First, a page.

PubMed  Article  Google Scholar 

  5. Hızlı Ö, Özcan M, Ünal A. Evaluation of comorbidities in patients with OSAS and simple snoring. Scientific World Journal. 2013;2013:709292.

    PubMed  PubMed Central  Google Scholar 

  6. Ciftci TU, Kokturk O, Bukan N, Bilgihan A. The relationship between serum cytokine levels with obesity and obstructive sleep apnea syndrome. Cytokine. 2004;28(2):87–91.

    PubMed  CAS  Article  Google Scholar 

  7. Mehra R, Redline S. Sleep apnea: a proinflammatory disorder that coaggregates with obesity. J Allergy Clin Immunol. 2008;121(5):1096–102.

    PubMed  PubMed Central  Article  Google Scholar 

  8. Punjabi NM, Beamer BA. C-reactive protein is associated with sleep disordered breathing independent of adiposity. SLEEP-NEW YORK THEN WESTCHESTER-. 2007;30(1):29.

    Google Scholar 

  9. Tam CS, Wong M, Tam K, Aouad L, Waters KA. The effect of acute intermittent hypercapnic hypoxia treatment on IL-6, TNF-α, and CRP levels in piglets. Sleep. 2007;30(6):723.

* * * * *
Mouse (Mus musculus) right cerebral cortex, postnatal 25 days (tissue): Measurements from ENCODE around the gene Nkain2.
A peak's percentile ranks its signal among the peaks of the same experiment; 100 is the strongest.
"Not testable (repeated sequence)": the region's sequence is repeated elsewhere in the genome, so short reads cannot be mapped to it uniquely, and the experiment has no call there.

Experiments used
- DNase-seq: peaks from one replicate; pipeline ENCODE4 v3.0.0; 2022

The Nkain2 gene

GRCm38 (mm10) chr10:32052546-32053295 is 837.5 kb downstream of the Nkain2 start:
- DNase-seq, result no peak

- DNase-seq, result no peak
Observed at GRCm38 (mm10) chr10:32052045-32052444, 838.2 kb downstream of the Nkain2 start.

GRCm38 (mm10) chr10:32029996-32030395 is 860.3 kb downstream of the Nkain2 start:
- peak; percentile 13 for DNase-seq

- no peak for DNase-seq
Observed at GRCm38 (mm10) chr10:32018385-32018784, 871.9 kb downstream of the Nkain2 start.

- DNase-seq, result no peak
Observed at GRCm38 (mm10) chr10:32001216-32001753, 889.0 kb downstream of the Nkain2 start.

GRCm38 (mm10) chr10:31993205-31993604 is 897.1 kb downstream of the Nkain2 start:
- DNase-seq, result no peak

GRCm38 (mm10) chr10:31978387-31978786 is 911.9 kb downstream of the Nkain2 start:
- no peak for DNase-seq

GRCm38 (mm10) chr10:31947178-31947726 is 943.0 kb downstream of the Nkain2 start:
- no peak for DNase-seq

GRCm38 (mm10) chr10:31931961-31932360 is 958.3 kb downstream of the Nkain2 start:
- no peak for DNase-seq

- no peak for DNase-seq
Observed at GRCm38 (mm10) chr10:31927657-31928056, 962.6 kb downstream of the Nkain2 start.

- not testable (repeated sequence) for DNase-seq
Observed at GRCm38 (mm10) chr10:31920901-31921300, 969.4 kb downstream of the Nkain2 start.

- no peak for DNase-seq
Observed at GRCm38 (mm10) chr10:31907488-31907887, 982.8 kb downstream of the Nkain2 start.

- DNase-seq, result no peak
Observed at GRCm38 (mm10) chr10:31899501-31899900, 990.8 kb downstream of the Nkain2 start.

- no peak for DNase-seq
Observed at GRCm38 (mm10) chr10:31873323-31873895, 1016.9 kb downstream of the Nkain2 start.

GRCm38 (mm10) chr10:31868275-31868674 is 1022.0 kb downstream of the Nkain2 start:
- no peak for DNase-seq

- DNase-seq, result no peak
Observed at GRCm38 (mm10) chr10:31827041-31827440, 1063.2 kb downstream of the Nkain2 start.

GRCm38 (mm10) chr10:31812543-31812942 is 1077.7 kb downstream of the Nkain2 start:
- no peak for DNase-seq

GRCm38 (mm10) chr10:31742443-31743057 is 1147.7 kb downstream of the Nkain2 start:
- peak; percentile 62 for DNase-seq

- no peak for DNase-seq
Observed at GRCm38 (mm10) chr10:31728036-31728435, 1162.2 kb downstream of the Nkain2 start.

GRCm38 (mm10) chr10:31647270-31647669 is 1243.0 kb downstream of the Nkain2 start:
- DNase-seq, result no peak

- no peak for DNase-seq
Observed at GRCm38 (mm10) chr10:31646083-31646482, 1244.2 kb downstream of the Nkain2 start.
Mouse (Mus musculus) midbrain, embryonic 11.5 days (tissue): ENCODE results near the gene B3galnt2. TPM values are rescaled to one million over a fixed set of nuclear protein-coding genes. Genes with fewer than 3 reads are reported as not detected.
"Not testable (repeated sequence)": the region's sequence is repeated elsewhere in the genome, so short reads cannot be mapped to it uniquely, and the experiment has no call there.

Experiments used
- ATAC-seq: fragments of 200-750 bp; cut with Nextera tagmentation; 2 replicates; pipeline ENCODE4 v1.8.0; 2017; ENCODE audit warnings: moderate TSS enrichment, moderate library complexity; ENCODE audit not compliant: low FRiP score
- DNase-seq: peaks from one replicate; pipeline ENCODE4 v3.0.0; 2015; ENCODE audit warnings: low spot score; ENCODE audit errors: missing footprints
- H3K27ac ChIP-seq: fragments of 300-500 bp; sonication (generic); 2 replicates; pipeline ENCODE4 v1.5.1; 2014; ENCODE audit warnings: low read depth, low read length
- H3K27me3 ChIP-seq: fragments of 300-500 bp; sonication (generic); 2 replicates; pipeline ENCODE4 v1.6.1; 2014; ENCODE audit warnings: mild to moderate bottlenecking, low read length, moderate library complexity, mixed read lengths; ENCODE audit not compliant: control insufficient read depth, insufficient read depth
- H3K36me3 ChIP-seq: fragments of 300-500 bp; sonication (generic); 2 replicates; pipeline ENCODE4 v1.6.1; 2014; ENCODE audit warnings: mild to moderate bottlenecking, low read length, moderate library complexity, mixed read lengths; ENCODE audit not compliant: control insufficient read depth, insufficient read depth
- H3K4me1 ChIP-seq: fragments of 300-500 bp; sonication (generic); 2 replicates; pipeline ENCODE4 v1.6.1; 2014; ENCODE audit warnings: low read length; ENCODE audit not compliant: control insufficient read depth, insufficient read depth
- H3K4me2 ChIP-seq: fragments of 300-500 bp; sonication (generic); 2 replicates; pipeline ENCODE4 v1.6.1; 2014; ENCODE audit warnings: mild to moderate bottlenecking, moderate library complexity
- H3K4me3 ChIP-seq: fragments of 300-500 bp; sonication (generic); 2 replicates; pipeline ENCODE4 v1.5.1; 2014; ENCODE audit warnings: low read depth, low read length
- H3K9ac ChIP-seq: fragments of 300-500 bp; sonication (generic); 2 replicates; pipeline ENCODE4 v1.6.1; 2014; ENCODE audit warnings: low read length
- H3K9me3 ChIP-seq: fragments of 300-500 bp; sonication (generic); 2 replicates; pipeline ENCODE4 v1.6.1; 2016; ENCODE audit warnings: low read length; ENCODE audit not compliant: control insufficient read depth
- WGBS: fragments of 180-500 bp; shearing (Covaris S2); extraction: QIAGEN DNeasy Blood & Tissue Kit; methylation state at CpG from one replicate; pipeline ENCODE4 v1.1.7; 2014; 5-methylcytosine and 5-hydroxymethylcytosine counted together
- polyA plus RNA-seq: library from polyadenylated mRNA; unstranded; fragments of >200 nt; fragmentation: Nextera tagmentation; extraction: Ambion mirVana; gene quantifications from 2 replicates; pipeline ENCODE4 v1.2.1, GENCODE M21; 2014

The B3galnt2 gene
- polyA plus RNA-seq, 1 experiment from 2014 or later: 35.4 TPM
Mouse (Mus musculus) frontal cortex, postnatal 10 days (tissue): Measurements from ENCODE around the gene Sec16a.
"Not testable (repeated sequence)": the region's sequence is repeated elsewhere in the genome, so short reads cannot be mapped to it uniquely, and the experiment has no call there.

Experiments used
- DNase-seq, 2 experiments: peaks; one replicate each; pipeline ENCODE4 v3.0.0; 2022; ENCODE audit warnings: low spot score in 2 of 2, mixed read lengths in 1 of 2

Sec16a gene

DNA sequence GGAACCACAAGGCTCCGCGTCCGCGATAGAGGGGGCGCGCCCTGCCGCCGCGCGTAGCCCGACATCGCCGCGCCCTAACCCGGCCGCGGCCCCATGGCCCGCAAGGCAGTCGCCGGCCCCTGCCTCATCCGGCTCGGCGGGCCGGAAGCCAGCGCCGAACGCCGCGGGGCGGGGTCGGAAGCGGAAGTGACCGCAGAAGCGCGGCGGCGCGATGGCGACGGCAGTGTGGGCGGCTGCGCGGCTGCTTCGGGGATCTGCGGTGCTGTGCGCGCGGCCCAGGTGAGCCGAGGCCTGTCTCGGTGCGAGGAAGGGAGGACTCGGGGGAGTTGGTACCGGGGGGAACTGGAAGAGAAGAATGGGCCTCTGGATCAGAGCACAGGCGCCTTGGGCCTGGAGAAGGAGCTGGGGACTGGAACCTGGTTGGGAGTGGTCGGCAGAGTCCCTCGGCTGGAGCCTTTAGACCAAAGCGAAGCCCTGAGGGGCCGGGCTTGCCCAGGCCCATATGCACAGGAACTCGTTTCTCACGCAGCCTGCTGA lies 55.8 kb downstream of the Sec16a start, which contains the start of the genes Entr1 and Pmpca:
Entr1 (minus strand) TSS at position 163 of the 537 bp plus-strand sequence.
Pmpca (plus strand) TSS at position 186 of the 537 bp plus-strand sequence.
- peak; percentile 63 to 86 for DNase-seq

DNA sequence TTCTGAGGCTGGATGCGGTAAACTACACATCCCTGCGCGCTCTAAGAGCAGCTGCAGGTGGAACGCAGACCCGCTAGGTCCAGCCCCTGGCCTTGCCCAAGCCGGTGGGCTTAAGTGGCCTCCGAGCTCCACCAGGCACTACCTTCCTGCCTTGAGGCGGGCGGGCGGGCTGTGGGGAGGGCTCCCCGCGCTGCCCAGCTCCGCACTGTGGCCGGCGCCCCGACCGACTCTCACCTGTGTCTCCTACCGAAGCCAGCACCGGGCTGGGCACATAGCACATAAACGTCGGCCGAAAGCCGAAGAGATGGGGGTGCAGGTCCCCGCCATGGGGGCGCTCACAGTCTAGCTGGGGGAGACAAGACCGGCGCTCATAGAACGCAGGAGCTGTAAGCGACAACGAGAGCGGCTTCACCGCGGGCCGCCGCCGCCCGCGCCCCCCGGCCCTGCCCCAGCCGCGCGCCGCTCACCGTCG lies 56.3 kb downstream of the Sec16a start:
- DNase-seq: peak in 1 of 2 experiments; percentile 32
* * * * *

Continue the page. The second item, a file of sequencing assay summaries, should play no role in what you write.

PubMed  PubMed Central  Google Scholar 

  10. Tsiara S, Elisaf M, Jagroop IA, Mikhailidis DP. Platelets as predictors of vascular risk: is there a practical index of platelet activity? Clin Appl Thromb Hemost. 2003;9(3):177–90.

    PubMed  CAS  Article  Google Scholar 

  11. Sunbul M, Gerin F, Durmus E, Kivrak T, Sari I, Tigen K, et al. Neutrophil to lymphocyte and platelet to lymphocyte ratio in patients with dipper versus non-dipper hypertension. Clin Exp Hypertens. 2014;36(4):217–21.

    PubMed  Article  Google Scholar 

  12. Gary T, Pichler M, Belaj K, Hafner F, Gerger A, Froehlich H, et al. Platelet-to-lymphocyte ratio: a novel marker for critical limb ischemia in peripheral arterial occlusive disease patients. PLoS One. 2013;8(7):e67688.

    PubMed  CAS  PubMed Central  Article  Google Scholar